by JAMES SUTHERLAND (1965)
Defoe's literary idiom was much less refined and his public altogether less select than Pope's. In Defoe's prose fiction, he is not much more than a fascinating primitive, in his controversial and journalistic writings he is one of the great English masters. Most of these writings are too deeply imbedded in their contemporary setting to be immediately intelligible to the modern reader, and yet there is a quality in Defoe's style that keeps them obstinately alive.
It is mainly a matter of spiritual energy, a natural alertness and liveliness that kept him at a high pitch of intensity as he put his thoughts on paper. He spent his whole writing life of nearly half a century advocating causes, persuading men to change their minds, to abandon some established prejudice, to consult their own best interest; and on every occasion he wrote with utter conviction. He not only meant what he said, but he believed that it was tremendously important it should be said, and that it was his business in life to say it. God, in fact, had given him an insight- on such matters as trade, religious strife, and so on- that had been denied to other men, and he must publish the truth that was in him.
All this has a familiar sound: it is the voice of the Puritan. Defoe's Puritan ancestry and nonconformist upbringing left a permanent impression on his mind and character. Much of his writing in the Review and elsewhere is like nothing so much as an unusually lively sermon. He never lost the earnestness and the stubborn conviction of having an 'inner light' that are at once the source of the Puritan's strength and of his limitation. But when a man cares about things as much as Defoe did, he is unlikely to be dull. He can easily be wrong, he may be narrow-minded, he may be needlessly repetitive, he may be too exclamatory and over-willing to preach; but he is never likely to bore his readers, and at his best he will have the same absolute dominion over them as the Mariner had over the Wedding-Guest.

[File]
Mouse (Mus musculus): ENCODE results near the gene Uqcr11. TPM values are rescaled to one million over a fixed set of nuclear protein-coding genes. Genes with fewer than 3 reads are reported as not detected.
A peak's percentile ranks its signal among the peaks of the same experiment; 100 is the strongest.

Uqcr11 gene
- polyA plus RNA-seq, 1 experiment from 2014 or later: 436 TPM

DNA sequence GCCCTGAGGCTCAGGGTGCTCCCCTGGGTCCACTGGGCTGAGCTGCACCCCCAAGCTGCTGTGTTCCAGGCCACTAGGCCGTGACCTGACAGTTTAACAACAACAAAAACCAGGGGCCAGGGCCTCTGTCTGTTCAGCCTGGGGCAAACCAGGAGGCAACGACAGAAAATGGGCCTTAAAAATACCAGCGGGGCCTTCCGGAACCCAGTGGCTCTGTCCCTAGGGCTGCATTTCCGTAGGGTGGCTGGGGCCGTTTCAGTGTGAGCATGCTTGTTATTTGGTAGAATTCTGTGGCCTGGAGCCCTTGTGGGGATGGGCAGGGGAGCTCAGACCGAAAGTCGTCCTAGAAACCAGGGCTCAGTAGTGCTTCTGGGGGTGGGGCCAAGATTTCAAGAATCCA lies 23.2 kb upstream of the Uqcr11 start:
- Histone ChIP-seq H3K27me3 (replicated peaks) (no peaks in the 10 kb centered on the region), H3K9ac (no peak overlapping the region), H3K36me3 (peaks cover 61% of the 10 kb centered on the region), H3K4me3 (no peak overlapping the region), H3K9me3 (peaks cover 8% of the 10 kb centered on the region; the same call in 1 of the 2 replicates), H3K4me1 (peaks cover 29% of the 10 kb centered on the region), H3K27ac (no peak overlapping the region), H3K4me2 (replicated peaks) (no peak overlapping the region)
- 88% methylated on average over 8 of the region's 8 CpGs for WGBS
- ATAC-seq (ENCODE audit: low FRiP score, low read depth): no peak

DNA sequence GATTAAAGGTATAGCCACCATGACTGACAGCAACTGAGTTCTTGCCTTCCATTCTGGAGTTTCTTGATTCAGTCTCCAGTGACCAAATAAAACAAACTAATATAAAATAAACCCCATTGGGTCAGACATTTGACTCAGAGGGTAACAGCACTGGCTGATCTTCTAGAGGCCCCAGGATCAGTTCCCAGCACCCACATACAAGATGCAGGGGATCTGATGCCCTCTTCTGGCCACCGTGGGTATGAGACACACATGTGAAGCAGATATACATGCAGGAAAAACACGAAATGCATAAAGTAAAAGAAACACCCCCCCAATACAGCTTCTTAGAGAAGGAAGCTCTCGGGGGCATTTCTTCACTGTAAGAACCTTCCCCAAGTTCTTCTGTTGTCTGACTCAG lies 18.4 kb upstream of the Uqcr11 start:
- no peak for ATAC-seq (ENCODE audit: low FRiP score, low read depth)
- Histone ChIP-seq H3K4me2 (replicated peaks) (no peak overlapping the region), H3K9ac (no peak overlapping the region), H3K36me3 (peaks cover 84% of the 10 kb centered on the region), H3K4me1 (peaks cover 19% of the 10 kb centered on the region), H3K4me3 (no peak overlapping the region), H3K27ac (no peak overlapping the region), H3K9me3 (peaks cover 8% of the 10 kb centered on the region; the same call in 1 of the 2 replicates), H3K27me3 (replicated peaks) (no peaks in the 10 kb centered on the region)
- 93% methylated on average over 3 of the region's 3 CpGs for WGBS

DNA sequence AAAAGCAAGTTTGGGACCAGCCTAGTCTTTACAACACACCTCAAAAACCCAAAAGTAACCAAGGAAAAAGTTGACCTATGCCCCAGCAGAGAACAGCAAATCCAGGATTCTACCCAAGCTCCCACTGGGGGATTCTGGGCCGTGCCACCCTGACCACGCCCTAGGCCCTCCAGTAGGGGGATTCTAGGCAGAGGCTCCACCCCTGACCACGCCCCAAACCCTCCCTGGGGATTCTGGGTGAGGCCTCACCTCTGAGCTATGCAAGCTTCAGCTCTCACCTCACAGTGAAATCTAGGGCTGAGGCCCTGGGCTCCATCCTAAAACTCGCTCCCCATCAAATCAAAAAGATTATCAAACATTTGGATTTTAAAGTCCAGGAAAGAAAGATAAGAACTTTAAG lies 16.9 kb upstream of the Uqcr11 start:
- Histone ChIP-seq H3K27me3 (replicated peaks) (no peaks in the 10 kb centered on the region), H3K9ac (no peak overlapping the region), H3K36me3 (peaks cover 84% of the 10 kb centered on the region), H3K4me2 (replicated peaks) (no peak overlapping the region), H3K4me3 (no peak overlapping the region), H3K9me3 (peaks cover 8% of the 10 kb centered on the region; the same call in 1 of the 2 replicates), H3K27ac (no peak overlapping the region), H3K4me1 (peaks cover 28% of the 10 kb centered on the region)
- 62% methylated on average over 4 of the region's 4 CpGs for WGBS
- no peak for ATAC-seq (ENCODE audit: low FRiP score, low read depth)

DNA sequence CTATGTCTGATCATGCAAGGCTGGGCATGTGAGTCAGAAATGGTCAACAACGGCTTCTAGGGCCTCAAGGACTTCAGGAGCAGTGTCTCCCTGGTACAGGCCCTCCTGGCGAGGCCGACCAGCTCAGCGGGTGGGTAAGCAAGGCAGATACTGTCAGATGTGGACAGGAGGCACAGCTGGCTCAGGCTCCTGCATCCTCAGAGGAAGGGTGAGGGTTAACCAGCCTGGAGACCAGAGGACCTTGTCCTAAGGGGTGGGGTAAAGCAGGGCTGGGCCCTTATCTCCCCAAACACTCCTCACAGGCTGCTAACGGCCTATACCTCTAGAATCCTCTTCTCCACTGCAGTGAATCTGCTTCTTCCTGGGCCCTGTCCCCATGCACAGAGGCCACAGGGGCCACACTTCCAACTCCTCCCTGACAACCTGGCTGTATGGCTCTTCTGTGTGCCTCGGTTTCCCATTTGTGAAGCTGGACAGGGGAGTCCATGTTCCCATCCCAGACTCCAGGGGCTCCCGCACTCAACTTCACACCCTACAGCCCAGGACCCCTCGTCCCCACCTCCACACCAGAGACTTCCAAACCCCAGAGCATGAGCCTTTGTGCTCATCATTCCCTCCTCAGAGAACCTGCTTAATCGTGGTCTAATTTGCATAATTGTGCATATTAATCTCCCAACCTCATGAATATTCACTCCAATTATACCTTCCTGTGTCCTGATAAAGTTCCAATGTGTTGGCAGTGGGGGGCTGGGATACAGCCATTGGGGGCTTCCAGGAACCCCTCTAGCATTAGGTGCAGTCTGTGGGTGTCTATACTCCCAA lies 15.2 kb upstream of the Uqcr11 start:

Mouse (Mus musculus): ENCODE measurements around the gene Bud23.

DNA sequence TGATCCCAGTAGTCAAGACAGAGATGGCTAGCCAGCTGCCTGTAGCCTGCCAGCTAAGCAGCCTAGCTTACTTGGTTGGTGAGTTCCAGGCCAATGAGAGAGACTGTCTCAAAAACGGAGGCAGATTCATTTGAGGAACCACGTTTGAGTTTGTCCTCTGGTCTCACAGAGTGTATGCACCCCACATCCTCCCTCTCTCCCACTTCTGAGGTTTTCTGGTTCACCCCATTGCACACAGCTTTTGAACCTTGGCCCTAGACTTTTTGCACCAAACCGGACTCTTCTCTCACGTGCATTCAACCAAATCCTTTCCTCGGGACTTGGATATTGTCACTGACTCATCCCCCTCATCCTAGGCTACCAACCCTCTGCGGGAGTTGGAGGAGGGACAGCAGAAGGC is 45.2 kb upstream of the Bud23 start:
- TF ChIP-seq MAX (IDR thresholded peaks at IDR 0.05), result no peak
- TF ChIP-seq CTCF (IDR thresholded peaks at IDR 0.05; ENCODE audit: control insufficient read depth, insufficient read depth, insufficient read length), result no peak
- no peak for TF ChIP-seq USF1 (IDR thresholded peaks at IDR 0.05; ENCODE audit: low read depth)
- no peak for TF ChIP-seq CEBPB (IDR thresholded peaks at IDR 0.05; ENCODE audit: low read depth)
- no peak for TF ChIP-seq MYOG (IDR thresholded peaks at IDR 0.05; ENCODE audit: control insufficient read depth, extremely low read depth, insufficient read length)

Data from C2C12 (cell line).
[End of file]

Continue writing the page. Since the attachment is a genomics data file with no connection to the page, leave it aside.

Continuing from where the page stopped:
What Defoe wrote was intimately connected with the sort of life he led, with the friends and enemies he made, and with the interests natural to a merchant and a Dissenter. Defoe's prison experience completely altered the course of his life. It drove him finally into political journalism, and it led him into that strange underground sort of life he was to lead for the next twenty years. On the man himself, his experience as a prisoner in Newgate almost certainly made a deep and lasting impression; and it seems likely that his keen interest in the lives and minds of rogues and criminals dates from this period. It is worth noticing, too, that in The Shortest Way Defoe had already perfected a technique which was to serve him again and again when he took to writing his fictitious narratives late in life: the technique of putting himself in someone else's shoes and proceeding to write consistently from that person's point of view.
There is no fundamental difference between mimicking the outlook and idiom of an intolerant Tory, and adopting the intellectual and moral attitudes and the literary style of a Moll Flanders. That, at any rate, was Defoe's habitual method of writing prose fiction; it is a developed form of 'make believe'